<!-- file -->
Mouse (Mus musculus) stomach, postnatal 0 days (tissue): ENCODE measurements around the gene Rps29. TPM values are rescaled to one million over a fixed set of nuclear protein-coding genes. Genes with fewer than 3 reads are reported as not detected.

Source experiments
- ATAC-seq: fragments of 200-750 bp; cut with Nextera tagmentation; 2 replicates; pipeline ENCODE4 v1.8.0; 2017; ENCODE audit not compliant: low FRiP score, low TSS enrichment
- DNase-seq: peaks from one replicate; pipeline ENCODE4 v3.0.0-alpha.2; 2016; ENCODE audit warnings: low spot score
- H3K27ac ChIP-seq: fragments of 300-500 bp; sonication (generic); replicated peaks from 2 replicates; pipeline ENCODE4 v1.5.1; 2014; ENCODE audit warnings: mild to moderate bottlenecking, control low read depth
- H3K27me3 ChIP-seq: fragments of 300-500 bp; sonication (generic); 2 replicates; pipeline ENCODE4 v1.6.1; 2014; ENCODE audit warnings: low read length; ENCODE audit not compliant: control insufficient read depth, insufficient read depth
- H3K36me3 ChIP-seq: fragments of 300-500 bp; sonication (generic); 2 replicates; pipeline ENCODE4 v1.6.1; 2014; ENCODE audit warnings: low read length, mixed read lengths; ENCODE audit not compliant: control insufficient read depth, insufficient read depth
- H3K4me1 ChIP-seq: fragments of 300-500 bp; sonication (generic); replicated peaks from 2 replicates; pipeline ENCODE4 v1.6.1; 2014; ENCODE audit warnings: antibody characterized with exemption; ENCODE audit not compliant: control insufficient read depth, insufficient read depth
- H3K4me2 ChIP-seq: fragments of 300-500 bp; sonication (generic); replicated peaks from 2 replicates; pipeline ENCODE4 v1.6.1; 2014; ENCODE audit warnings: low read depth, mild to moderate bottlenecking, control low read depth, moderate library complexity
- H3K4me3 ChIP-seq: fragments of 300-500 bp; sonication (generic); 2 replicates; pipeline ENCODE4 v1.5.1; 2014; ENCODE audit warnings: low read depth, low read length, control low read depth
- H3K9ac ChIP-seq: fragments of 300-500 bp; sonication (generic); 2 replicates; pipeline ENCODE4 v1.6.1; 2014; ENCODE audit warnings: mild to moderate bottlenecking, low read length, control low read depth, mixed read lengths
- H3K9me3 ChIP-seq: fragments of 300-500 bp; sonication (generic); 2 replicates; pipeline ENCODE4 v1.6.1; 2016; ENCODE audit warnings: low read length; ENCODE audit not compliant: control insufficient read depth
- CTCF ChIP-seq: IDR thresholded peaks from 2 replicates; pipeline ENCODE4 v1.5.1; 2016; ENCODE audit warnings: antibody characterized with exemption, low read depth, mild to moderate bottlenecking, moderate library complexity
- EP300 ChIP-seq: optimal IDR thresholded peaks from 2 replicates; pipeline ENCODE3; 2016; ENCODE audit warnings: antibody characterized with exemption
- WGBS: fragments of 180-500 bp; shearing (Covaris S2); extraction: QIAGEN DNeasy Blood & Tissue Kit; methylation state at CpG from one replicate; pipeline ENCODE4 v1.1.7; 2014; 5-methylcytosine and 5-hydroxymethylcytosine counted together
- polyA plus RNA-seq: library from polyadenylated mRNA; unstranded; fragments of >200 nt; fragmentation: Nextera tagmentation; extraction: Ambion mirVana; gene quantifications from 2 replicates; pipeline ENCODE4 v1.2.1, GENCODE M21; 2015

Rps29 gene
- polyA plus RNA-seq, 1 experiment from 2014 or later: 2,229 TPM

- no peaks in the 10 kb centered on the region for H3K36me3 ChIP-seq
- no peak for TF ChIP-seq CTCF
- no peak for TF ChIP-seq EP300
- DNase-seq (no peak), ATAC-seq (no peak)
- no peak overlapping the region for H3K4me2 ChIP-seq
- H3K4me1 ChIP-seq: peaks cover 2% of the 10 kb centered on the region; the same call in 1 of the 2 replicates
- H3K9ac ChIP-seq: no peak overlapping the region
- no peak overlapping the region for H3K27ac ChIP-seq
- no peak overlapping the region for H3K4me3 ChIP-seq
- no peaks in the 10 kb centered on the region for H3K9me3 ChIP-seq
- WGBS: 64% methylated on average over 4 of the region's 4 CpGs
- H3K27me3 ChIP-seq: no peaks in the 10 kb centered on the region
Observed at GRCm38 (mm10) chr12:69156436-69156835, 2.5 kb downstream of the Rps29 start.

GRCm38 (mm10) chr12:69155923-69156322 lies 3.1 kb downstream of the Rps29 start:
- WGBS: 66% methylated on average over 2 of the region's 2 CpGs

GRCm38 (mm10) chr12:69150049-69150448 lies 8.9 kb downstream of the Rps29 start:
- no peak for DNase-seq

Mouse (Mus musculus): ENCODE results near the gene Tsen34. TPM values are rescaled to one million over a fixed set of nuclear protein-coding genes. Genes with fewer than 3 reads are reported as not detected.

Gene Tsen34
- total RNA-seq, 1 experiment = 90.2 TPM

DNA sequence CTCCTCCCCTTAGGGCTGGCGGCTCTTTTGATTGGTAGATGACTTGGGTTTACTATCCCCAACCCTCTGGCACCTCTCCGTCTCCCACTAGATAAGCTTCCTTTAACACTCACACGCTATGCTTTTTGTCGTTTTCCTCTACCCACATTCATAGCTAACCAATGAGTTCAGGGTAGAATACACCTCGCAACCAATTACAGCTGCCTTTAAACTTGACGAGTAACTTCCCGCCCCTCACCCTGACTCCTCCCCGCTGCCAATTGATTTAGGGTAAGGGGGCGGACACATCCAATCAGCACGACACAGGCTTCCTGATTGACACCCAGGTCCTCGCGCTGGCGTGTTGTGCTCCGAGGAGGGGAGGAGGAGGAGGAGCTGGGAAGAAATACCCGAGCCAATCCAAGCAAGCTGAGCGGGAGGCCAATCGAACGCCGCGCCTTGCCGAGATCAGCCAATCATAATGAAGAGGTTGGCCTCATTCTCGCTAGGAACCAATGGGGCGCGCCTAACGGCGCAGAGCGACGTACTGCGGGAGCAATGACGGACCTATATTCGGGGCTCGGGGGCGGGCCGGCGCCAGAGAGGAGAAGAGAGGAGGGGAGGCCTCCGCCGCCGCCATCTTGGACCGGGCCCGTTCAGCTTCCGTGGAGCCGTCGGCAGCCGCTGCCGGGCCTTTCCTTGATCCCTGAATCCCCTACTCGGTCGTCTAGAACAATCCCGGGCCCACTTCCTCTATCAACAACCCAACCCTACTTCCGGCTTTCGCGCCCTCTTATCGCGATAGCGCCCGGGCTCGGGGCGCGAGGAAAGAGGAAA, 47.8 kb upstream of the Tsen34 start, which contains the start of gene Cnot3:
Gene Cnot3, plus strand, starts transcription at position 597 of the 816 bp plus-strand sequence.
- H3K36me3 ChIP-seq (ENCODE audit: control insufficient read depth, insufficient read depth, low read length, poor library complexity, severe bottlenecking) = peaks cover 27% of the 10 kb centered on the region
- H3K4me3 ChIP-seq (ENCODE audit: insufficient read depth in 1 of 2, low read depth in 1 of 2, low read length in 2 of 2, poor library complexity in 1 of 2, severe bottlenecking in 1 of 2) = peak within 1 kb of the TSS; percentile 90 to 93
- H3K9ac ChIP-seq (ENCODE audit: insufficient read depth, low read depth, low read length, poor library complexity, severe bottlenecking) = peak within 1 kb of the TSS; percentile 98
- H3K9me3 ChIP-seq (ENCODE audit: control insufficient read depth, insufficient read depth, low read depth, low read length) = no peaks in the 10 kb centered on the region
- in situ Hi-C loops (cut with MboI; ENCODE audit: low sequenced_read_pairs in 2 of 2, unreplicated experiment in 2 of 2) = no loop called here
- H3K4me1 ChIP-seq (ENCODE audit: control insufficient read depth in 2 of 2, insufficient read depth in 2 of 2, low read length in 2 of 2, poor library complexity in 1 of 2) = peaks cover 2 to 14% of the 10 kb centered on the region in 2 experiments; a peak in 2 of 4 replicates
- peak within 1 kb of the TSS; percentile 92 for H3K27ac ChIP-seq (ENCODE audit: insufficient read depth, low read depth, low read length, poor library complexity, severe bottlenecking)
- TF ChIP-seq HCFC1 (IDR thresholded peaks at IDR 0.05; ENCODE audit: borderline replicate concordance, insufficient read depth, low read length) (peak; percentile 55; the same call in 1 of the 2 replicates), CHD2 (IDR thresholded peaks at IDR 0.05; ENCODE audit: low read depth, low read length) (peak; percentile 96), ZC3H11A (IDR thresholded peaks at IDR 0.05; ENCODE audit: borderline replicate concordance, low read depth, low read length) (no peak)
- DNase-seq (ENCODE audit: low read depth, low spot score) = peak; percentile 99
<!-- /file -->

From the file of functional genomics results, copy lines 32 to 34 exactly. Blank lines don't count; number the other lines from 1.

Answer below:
GRCm38 (mm10) chr12:69155923-69156322 lies 3.1 kb downstream of the Rps29 start:
- WGBS: 66% methylated on average over 2 of the region's 2 CpGs

GRCm38 (mm10) chr12:69150049-69150448 lies 8.9 kb downstream of the Rps29 start: